Spring: A Novel

Insecurity and uncertainty rule the day in David Szalay's third novel, Spring, which zeroes in on an uneasy, fledgling relationship between two woefully up-in-the-air thirty-somethings in present-day London. Canadian-born Szalay, anointed one of the twenty best British novelists under forty by The Telegraph in 2010, doesn't shy away from anything, including awkward sex, in his vivisection of this unpromising affair. The result is an intense portrait of the challenging complexity of really connecting with someone. In some ways it's like a bleak answer to Alain de Botton's On Love, a more playful, whimsical novel about the often painful vicissitudes of romantic relationships.

Szalay's main character, James, is a born entrepreneur and risk taker who has made and lost several fortunes since he decided to skip university at seventeen -- including, on paper at least, a multimillion-pound killing on an Internet startup that succumbed to the dot-com bust. Now he's involved in shady horse racing fixes, though he finds himself no longer yearning for extravagant wealth so much as middle-class stability, even in his personal life. Unfortunately, he's a poor judge of character. This leads him into business dealings with a stalker; a sleazy, ultra-conservative horse trainer; and a self-destructive misfit schoolmate. It also contributes to his persistent, hopeless pursuit of skittish Katherine Persson, a Cambridge University graduate who is currently working in a posh Park Lane hotel, in a dissatisfying managerial job that's intellectually beneath her, with vague hopes of someday opening her own resort. Katherine, separated from her philandering photographer husband, Fraser King -- whom she met while he was staking out a celebrity in the hotel lobby -- is uncertain how she feels about Fraser or James.

James worries constantly "that things are not okay," his moods fluctuating with Katherine's willingness to see him. Even when she is brutally honest about her wishy-washy feelings, James somehow fails to recognize that things are neither okay nor destined to be. She dodges his kisses and pares down planned weekends together to "the pathetic rind of Sunday evening." Worse, she greets his early confession of love with a series of sighs and "several frozen seconds" of silence before responding, "I can't say the same, James. I can't say the same." Szalay captures both the clueless nature of infatuation (love is blind) and a disconnection so profound that nothing transmits between this couple without static and distortion.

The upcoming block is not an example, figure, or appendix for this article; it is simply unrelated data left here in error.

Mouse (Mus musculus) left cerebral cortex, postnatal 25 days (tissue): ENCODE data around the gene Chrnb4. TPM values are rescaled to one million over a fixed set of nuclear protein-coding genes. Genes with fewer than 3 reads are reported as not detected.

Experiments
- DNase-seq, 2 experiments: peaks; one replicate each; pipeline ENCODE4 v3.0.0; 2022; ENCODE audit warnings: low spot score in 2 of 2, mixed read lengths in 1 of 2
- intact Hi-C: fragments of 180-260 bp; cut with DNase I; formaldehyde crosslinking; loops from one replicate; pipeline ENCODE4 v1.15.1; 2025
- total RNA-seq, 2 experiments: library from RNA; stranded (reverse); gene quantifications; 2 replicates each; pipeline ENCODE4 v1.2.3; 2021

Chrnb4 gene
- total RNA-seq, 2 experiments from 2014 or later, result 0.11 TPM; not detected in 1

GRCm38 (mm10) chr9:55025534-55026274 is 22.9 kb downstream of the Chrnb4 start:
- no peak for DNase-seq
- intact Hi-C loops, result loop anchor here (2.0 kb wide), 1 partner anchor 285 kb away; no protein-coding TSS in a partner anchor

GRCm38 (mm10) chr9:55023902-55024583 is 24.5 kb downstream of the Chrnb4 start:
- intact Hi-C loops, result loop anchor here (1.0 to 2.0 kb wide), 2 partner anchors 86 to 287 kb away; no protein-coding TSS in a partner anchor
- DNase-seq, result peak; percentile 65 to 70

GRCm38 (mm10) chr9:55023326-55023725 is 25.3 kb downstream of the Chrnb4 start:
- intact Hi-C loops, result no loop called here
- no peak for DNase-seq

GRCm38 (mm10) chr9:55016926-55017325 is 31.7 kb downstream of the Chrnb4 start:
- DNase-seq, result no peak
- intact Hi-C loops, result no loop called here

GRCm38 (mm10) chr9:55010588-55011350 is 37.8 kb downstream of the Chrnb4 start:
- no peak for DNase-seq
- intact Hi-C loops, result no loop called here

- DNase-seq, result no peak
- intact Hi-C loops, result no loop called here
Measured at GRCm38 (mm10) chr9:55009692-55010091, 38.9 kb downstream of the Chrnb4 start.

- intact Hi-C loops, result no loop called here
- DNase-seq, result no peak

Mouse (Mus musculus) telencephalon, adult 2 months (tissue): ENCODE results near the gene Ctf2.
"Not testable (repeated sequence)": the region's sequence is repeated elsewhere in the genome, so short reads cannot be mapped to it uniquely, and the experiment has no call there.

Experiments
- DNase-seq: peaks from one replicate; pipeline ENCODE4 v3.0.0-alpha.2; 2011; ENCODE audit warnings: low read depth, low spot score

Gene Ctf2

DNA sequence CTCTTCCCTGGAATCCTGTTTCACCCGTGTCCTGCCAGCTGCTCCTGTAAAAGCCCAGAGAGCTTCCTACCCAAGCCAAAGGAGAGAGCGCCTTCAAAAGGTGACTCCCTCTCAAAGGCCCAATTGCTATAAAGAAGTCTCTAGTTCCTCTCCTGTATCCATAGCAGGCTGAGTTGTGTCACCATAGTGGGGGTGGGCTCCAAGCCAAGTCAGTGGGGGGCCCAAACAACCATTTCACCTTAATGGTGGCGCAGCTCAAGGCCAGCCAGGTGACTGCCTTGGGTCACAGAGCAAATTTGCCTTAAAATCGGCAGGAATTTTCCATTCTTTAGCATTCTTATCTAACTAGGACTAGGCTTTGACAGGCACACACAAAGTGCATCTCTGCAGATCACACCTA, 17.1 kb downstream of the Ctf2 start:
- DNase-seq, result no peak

Fortunately, flashbacks to Katherine's initial passion for her husband and James's high-flying days whizzing around town in a new Aston while checking in on his bankers and tech teams "to make sure everything was okay" let some air into what might otherwise be a suffocating narrative. So, too, do deft switches among the various characters' perspectives, including that of the morally bankrupt horse trainer, who seems to have wandered in from a Dick Francis novel.

As T. S. Eliot noted in "The Waste Land," there's a cruelty to spring, "mixing / Memory and desire." Szalay turns vernal rejuvenation into a source of further sadness, "the way everything is moving on, starting something new." Even the changeable spring weather is, like Katherine, "still making up its mind what to do." This study of frustration and ambivalence -- of a woman who worries about passion being a thing of the past for her and a man unable to feel his feelings, never mind express them -- is insightful but (sigh) depressing.

April 19: "What you see first, after the starting gun's crack, is a column of bobbing runners, thousands of them, surging downhill..."

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